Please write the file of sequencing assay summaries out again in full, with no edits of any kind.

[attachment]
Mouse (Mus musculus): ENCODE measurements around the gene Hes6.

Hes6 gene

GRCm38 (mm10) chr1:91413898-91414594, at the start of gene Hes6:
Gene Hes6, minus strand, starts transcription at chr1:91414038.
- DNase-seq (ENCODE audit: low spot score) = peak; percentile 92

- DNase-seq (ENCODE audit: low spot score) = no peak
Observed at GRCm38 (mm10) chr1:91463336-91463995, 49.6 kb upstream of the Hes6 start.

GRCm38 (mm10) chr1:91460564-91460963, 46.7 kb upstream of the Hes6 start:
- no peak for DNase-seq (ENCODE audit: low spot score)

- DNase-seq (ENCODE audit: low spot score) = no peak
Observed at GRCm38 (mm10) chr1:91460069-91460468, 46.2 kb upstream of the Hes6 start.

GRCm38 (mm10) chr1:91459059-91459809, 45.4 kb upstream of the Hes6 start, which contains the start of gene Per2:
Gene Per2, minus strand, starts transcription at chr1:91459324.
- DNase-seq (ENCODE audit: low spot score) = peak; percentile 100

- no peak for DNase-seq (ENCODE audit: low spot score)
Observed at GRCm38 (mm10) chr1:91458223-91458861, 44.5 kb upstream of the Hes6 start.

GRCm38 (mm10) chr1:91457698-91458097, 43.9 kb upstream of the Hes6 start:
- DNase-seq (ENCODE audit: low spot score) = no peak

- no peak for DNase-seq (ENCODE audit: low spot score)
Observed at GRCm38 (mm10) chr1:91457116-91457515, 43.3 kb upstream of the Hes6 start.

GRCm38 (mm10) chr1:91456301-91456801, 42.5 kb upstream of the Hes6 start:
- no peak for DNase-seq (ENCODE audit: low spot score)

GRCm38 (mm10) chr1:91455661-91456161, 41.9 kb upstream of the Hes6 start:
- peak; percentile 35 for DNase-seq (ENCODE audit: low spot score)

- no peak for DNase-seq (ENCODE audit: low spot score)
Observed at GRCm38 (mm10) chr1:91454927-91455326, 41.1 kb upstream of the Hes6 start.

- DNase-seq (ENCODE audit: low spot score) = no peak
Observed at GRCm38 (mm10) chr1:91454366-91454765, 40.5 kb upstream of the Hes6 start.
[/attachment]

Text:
Mouse (Mus musculus): ENCODE measurements around the gene Hes6.

Hes6 gene

GRCm38 (mm10) chr1:91413898-91414594, at the start of gene Hes6:
Gene Hes6, minus strand, starts transcription at chr1:91414038.
- DNase-seq (ENCODE audit: low spot score) = peak; percentile 92

- DNase-seq (ENCODE audit: low spot score) = no peak
Observed at GRCm38 (mm10) chr1:91463336-91463995, 49.6 kb upstream of the Hes6 start.

GRCm38 (mm10) chr1:91460564-91460963, 46.7 kb upstream of the Hes6 start:
- no peak for DNase-seq (ENCODE audit: low spot score)

- DNase-seq (ENCODE audit: low spot score) = no peak
Observed at GRCm38 (mm10) chr1:91460069-91460468, 46.2 kb upstream of the Hes6 start.

GRCm38 (mm10) chr1:91459059-91459809, 45.4 kb upstream of the Hes6 start, which contains the start of gene Per2:
Gene Per2, minus strand, starts transcription at chr1:91459324.
- DNase-seq (ENCODE audit: low spot score) = peak; percentile 100

- no peak for DNase-seq (ENCODE audit: low spot score)
Observed at GRCm38 (mm10) chr1:91458223-91458861, 44.5 kb upstream of the Hes6 start.

GRCm38 (mm10) chr1:91457698-91458097, 43.9 kb upstream of the Hes6 start:
- DNase-seq (ENCODE audit: low spot score) = no peak

- no peak for DNase-seq (ENCODE audit: low spot score)
Observed at GRCm38 (mm10) chr1:91457116-91457515, 43.3 kb upstream of the Hes6 start.

GRCm38 (mm10) chr1:91456301-91456801, 42.5 kb upstream of the Hes6 start:
- no peak for DNase-seq (ENCODE audit: low spot score)

GRCm38 (mm10) chr1:91455661-91456161, 41.9 kb upstream of the Hes6 start:
- peak; percentile 35 for DNase-seq (ENCODE audit: low spot score)

- no peak for DNase-seq (ENCODE audit: low spot score)
Observed at GRCm38 (mm10) chr1:91454927-91455326, 41.1 kb upstream of the Hes6 start.

- DNase-seq (ENCODE audit: low spot score) = no peak
Observed at GRCm38 (mm10) chr1:91454366-91454765, 40.5 kb upstream of the Hes6 start.